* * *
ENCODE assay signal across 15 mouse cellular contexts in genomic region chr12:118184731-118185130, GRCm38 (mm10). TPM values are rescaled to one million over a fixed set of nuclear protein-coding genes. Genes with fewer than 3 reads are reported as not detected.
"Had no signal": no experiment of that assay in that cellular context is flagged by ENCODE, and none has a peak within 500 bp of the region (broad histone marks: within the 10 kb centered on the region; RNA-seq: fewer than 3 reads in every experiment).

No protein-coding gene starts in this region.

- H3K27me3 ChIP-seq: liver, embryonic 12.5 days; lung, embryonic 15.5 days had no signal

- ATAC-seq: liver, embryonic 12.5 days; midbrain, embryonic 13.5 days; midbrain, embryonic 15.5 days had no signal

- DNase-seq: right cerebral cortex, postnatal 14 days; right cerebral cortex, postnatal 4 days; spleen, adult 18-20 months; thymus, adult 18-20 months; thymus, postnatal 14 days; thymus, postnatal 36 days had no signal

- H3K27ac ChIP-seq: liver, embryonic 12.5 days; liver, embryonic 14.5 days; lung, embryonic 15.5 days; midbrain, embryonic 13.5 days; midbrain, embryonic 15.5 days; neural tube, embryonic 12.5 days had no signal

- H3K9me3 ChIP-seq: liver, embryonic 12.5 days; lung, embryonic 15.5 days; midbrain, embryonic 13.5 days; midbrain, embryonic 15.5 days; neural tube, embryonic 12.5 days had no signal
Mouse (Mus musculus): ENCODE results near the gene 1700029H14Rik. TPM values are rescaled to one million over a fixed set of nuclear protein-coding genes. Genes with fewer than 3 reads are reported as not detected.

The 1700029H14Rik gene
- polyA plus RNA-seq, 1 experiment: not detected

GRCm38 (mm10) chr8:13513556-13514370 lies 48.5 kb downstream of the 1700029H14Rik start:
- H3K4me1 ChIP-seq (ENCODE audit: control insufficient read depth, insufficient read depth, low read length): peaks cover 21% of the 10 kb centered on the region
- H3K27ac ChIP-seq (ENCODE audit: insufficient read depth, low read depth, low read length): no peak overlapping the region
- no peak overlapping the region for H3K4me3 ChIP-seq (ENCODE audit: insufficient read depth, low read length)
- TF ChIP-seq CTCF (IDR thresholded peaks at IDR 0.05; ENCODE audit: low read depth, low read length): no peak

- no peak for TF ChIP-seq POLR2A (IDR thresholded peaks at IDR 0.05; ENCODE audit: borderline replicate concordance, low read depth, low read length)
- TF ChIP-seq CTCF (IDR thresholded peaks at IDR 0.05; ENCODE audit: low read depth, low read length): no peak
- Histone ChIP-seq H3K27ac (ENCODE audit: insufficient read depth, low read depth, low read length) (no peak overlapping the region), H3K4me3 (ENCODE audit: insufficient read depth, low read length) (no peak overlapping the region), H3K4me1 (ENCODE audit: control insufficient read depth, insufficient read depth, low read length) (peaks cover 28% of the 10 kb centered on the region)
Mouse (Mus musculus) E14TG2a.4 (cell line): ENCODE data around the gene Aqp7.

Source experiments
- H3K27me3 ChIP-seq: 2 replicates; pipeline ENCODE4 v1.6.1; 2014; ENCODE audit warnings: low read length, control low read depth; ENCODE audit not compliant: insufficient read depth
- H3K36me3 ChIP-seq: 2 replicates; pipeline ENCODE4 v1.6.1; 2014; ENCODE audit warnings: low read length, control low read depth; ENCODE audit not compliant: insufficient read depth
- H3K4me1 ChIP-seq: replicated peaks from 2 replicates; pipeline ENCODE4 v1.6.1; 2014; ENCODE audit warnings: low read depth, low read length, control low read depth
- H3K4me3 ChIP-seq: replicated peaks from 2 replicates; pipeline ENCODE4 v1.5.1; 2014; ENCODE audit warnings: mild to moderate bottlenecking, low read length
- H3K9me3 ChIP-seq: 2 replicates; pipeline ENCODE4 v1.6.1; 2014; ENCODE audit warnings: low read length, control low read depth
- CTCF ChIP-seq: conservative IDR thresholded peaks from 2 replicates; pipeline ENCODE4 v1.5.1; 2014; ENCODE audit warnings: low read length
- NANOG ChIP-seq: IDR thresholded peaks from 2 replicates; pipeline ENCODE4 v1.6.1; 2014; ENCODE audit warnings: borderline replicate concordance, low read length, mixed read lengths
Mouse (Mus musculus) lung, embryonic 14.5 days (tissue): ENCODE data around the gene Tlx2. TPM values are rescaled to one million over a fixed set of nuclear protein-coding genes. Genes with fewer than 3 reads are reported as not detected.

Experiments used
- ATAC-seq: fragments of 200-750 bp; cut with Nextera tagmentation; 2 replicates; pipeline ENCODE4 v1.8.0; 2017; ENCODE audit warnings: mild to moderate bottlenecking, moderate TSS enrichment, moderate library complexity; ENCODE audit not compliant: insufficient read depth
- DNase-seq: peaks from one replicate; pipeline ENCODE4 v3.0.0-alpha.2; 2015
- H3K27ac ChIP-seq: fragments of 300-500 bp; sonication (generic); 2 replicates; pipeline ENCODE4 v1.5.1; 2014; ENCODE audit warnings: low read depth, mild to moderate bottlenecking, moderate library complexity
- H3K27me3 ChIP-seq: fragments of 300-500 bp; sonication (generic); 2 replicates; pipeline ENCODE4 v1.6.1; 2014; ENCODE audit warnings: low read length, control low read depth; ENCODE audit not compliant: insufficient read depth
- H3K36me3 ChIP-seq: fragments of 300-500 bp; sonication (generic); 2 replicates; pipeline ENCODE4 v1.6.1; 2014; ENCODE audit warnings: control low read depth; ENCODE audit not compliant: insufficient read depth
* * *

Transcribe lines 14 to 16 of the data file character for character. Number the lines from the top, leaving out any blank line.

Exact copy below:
- H3K27ac ChIP-seq (ENCODE audit: insufficient read depth, low read depth, low read length): no peak overlapping the region
- no peak overlapping the region for H3K4me3 ChIP-seq (ENCODE audit: insufficient read depth, low read length)
- TF ChIP-seq CTCF (IDR thresholded peaks at IDR 0.05; ENCODE audit: low read depth, low read length): no peak